management, compliance, accreditation and standards, and the offi ce of general counsel.
Three of the functions of the health record executive committee are:
1. Establishing and implementing standards for the health record regardless of the media on which the information is used, collected or stored. 2. Authorizing and approving policies and procedures concerning the health record.
3. Establishing standard documentation practices. One of the fi rst policies developed and approved by the health record executive committee was “Carry forward of clinical information in the EHR.”
Mary G. Reeves, RHIA, is director, medical information services, Vanderbilt University Hospital.
Rita Bowen, M.A., RHIA, CHPS, SSGB, is SVP of HIM and privacy offi cer, HealthPort. For more on HealthPort: www.rsleads.com/206ht-208
Cut and paste (also known as cloning, re-use, carry for- ward) is ubiquitous – espe- cially with electronic docu- mentation. Every electronic record has a large population of cut-and-paste information. And while the cut-and-paste feature benefi ts clinician pro- ductivity, it can create a data
integrity problem for the organization. The feature needs a structural policy that is managed and reviewed. Key points of the policy are: • Carry forward with caution;
• Information that is carried forward is uniquely identi- fi ed; and
• More documentation doesn’t necessarily mean better documentation.
At Vanderbilt, all cut-and-paste information stays a dif- ferent color until it is reviewed and authenticated by the clinician. Vanderbilt also audits clinicians on adherence to the cut-and-paste policy.
In addition to the “carry forward of clinical information”
policy, these policies have been approved: • Defi nition of legal medical record; • Electronic signature; • Additions, corrections and deletions in the electronic medical record;
• Naming convention standards; and • Scanning and indexing standards.
A new role for HIM professionals Vanderbilt learned that data governance is the foundation of the EHR, but many other organizations have not. Health- Port, a leading ROI service provider, confi rms this fact. Both Vanderbilt and HealthPort report that IT system administrators usually become the owner of data. Within each application this makes practical sense. However, data governance must oversee consolidated data from multiple silos, not just one system.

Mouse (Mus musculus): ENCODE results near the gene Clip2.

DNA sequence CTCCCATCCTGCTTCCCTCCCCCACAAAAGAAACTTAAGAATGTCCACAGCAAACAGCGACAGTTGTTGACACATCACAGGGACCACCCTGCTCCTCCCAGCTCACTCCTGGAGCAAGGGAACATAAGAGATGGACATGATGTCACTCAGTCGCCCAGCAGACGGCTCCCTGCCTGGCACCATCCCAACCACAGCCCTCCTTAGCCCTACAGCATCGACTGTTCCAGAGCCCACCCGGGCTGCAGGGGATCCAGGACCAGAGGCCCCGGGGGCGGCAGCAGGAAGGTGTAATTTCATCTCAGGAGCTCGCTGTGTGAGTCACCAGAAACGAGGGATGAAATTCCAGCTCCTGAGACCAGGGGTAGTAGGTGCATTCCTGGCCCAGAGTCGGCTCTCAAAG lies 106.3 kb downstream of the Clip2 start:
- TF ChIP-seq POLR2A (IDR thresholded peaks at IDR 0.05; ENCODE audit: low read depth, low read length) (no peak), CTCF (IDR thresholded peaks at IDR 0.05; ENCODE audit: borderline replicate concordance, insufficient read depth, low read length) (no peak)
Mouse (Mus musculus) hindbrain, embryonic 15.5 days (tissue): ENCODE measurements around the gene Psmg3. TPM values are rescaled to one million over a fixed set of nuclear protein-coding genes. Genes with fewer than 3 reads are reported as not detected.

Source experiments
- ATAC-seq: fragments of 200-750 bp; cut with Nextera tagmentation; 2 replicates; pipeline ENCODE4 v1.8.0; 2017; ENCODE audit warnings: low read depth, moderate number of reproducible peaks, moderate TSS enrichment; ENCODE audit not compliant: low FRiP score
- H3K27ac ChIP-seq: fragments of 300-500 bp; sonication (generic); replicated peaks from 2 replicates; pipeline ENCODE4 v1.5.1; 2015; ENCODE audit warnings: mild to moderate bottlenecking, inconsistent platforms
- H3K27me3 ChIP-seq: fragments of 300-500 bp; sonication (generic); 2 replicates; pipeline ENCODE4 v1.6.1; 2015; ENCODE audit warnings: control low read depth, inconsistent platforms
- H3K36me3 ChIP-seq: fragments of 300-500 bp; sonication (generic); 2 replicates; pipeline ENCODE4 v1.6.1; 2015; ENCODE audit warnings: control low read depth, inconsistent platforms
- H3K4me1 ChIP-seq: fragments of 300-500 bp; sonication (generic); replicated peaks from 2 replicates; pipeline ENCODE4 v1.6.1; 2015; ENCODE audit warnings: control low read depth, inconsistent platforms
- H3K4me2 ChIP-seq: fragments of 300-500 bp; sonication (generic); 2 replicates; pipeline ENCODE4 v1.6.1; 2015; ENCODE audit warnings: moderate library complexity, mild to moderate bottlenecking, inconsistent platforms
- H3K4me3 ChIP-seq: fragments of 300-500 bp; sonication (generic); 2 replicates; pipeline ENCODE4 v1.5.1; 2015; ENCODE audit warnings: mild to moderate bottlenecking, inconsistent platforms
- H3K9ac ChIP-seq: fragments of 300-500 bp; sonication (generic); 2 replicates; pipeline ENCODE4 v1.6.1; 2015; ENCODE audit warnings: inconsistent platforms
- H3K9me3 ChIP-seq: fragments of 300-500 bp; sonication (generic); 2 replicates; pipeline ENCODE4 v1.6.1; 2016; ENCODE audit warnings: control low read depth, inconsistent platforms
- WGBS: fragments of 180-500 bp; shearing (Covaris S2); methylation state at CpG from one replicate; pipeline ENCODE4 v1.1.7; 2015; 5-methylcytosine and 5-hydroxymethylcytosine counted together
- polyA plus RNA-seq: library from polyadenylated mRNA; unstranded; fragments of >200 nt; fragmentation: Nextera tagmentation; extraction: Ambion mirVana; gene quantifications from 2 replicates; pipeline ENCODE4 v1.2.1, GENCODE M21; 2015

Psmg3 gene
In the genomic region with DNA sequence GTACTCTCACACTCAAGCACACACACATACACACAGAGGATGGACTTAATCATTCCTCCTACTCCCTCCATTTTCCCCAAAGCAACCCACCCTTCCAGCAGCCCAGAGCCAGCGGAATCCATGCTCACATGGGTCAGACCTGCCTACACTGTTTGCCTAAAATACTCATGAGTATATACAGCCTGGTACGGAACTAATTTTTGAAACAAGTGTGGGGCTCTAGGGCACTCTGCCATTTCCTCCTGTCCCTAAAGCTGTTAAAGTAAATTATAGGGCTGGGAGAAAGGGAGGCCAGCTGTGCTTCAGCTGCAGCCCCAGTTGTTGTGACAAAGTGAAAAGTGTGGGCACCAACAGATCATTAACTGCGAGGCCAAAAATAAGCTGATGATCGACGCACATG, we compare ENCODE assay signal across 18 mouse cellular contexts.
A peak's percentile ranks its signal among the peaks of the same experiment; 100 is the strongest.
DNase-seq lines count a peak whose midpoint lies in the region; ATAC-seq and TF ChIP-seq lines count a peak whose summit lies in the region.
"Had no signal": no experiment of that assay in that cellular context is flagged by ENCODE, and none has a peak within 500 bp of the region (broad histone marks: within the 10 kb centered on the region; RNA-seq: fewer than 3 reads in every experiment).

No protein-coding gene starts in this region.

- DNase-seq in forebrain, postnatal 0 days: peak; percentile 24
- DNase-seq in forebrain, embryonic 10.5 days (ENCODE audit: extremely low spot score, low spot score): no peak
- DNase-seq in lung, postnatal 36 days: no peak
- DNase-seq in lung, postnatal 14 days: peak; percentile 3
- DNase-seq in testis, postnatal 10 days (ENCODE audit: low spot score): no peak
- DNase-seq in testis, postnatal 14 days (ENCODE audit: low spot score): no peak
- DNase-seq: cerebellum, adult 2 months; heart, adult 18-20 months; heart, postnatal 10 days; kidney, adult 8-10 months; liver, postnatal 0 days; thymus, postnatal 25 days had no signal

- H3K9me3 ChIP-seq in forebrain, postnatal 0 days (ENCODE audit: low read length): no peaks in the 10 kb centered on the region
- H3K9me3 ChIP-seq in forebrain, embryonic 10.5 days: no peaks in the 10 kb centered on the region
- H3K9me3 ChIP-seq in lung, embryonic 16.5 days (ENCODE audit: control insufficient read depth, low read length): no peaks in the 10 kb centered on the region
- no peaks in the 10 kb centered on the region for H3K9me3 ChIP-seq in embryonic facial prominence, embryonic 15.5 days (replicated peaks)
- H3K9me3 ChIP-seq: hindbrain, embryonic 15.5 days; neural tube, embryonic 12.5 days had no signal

Health information management (HIM) professionals are www.healthmgttech.com
Foundation for understanding
Clinical data can be very unstructured and heterogeneous. While this fact may support the originator of the data, it causes problems for other users and the overall organization. For EHR data to become actionable information and used by clinicians in direct patient care, there has to be a high level of trust in the integrity of that information. Data governance helps make electronic information usable and available to caregivers, researchers, quality monitors and future reimbursement modalities. To be of value, the data must be normalized and comparable, as well as consistently defi ned and understood. Data governance is the foundation of that understanding.
Like many other institutional problems, it is important that data governance be encapsulated within visible policies and procedures, and that they remain living, breathing documents – essential ingredients within the institutional culture. HMT
HEALTH MANAGEMENT TECHNOLOGY June 2012 11
well equipped to complement this enterprise-wide focus, as they know how to ensure data integrity, accuracy, complete- ness and privacy of information contained within medical records. HIM professionals are already trained and deep into ROI, privacy and HIPAA, which, as stated, are essential components of data governance. As the siloed data came into their EHR, Vanderbilt learned that information is not the same across departments. HIM is adept at inter-departmental translations and knows how to manage all the various data politics.
A consistent, updated data dictionary is required Organizations should continually review the core policies and procedures driving governance. One major need is a data dictionary. Many do not know what a data dictionary is, or if they do, have not implemented it. Teams should be effective at mapping data and building their data dictionary as the organization implements and transitions between systems. Each data element must be de- fi ned, verifi ed and edited such that it does not lead to wrong information in a patient’s record. Incorrect record data can lead to dramatic adverse events and erode an organization’s valuable patient safety initiatives.
Data governance helps make electronic information usable and available to caregivers, researchers, quality monitors and future reimbursement modalities. To be of value, the data must be normalized and comparable, as well as consistently defi ned and understood. Data governance is the foundation of that understanding.
| Page 2
| Page 3
| Page 4
| Page 5
| Page 6
| Page 7
| Page 8
| Page 9
| Page 10
| Page 11
| Page 12
| Page 13
| Page 14
| Page 15
| Page 16
| Page 17
| Page 18
| Page 19
| Page 20
| Page 21
| Page 22
| Page 23
| Page 24
| Page 25
| Page 26
| Page 27
| Page 28
| Page 29
| Page 30
| Page 31
| Page 32
| Page 33
| Page 34
| Page 35
| Page 36